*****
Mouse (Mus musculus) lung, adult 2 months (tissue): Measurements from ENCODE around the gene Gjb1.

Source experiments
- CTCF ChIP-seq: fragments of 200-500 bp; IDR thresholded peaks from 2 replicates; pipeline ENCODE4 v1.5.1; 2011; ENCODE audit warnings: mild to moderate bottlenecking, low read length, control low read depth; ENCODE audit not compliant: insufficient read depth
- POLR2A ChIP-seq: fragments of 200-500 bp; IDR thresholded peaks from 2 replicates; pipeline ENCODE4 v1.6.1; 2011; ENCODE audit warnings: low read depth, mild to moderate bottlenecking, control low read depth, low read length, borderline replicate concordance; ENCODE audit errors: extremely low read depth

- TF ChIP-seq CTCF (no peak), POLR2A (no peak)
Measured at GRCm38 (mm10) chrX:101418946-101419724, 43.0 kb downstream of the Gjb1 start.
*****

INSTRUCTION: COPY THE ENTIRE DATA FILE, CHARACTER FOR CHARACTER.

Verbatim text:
Mouse (Mus musculus) lung, adult 2 months (tissue): Measurements from ENCODE around the gene Gjb1.

Source experiments
- CTCF ChIP-seq: fragments of 200-500 bp; IDR thresholded peaks from 2 replicates; pipeline ENCODE4 v1.5.1; 2011; ENCODE audit warnings: mild to moderate bottlenecking, low read length, control low read depth; ENCODE audit not compliant: insufficient read depth
- POLR2A ChIP-seq: fragments of 200-500 bp; IDR thresholded peaks from 2 replicates; pipeline ENCODE4 v1.6.1; 2011; ENCODE audit warnings: low read depth, mild to moderate bottlenecking, control low read depth, low read length, borderline replicate concordance; ENCODE audit errors: extremely low read depth

- TF ChIP-seq CTCF (no peak), POLR2A (no peak)
Measured at GRCm38 (mm10) chrX:101418946-101419724, 43.0 kb downstream of the Gjb1 start.